In a recently developed human breast cancer model, treatment of tumor cells in a 3-dimensional culture with inhibitory β1-integrin antibody or its Fab fragments led to a striking morphological and functional reversion to a normal phenotype. A stimulatory β1-integrin antibody proved to be ineffective. The newly formed reverted acini re-assembled a basement membrane and re-established E-cadherin-catenin complexes, and re-organized their cytoskeletons. At the same time they downregulated cyclin D1, upregulated p2l(cip,waf-1), and stopped growing. Tumor cells treated with the same antibody and injected into nude mice had significantly reduced number and size of tumors in nude mice. The tissue distribution of other integrins was also normalized, suggesting the existence of intimate interactions between the different integrin pathways as well as adherens junctions. On the other hand, nonmalignant cells when treated with either α6 or β4 function altering antibodies continued to grow, and had disorganized colony morphologies resembling the untreated tumor colonies. This shows a significant role of the α6/β4 heterodimer in directing polarity and tissue structure. The observed phenotypes were reversible when the cells were disassociated and the antibodies removed. Our results illustrate that the extracellular matrix and its receptors dictate the phenotype of mammary epithelial cells, and thus in this model system the tissue phenotype is dominant over the cellular genotype.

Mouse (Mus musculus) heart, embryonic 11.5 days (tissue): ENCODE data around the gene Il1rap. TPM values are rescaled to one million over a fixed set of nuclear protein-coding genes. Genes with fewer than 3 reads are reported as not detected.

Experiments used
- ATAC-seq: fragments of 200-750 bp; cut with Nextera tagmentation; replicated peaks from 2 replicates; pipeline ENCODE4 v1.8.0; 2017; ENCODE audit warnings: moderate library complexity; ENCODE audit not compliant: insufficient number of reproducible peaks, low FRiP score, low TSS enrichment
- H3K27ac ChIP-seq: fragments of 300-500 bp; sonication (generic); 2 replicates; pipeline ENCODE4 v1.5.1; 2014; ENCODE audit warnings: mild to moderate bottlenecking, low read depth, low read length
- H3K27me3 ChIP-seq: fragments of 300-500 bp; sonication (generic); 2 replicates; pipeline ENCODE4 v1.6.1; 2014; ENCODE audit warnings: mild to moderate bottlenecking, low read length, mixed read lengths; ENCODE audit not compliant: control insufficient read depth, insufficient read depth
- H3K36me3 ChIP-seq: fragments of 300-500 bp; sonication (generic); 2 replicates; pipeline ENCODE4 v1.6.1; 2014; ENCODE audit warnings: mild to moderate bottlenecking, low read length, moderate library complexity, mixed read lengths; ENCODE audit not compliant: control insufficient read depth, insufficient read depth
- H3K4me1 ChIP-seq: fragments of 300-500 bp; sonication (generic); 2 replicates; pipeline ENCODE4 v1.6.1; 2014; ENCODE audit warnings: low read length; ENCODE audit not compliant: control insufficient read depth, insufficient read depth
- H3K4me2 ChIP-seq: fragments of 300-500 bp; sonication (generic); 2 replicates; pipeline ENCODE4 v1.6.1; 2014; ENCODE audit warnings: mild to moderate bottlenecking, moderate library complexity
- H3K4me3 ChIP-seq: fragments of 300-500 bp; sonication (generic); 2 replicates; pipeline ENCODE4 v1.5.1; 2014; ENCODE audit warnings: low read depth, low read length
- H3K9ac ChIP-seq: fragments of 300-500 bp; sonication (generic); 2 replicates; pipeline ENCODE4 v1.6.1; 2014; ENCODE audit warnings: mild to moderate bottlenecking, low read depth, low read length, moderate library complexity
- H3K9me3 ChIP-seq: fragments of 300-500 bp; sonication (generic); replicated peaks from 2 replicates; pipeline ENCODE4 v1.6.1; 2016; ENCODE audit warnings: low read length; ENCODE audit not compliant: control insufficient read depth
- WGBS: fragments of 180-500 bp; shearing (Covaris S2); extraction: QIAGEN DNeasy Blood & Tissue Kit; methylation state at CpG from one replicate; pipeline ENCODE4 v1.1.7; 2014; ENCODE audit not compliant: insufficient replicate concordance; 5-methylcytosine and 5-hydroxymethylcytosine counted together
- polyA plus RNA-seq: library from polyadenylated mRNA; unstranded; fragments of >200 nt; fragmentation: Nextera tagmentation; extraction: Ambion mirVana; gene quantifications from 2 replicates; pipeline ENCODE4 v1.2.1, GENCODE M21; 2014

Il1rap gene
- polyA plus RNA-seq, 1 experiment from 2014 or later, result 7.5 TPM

ASJC Scopus subject areas
- Cell Biology